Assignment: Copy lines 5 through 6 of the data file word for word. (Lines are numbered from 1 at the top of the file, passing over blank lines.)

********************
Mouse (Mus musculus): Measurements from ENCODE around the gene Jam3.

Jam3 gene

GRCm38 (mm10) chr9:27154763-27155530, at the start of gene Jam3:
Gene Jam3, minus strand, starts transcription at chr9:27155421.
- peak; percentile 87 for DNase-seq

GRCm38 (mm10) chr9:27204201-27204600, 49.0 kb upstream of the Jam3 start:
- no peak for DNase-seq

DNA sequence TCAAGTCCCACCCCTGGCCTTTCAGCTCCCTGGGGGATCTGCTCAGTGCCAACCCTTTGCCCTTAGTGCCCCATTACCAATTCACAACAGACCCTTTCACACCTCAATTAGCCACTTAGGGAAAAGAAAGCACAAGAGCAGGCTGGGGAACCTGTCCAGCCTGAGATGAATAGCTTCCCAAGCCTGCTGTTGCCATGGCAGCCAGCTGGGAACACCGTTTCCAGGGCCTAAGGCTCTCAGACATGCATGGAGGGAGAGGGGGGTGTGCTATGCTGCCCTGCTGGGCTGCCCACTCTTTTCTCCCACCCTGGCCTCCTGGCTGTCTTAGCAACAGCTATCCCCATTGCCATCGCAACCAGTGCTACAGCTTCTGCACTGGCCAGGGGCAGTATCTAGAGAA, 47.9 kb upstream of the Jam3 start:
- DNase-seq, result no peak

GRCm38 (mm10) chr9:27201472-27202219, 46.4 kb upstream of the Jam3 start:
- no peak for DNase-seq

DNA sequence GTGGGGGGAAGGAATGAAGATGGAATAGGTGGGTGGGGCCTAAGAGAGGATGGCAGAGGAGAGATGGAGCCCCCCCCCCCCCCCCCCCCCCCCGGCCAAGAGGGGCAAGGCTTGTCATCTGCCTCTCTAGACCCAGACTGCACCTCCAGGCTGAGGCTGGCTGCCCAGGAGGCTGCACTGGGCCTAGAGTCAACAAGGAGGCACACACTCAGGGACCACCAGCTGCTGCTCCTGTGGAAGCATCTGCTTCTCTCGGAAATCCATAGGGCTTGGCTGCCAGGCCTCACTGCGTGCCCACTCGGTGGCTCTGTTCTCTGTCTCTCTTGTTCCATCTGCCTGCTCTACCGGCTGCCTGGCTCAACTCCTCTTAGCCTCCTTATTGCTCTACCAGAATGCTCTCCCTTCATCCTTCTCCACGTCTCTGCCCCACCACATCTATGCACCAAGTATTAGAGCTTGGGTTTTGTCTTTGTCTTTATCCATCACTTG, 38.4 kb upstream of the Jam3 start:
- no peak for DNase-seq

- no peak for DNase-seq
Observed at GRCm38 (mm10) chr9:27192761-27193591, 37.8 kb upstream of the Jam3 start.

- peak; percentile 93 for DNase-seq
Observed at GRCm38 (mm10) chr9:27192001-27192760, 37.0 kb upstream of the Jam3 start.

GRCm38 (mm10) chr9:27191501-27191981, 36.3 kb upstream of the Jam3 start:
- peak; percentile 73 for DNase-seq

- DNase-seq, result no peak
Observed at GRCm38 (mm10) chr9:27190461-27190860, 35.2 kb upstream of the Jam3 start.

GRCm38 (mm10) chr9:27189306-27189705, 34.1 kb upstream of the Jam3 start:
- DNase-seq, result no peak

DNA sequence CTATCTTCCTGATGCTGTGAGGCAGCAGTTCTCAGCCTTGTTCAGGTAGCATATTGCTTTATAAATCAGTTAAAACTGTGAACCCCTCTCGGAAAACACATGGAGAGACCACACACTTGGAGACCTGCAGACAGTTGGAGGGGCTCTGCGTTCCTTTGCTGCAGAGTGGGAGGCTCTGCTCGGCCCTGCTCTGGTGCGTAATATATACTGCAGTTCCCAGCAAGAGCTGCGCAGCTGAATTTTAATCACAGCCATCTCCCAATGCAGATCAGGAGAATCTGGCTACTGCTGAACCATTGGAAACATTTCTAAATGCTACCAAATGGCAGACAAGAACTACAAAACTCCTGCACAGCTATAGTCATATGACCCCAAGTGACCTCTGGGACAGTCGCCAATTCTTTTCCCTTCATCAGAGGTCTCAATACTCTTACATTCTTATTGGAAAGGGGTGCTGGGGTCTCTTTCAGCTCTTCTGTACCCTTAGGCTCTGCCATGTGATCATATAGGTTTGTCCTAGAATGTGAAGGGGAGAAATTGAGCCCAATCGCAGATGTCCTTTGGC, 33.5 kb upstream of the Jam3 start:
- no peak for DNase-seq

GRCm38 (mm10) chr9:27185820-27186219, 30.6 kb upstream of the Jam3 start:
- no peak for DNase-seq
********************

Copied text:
- peak; percentile 87 for DNase-seq

GRCm38 (mm10) chr9:27204201-27204600, 49.0 kb upstream of the Jam3 start: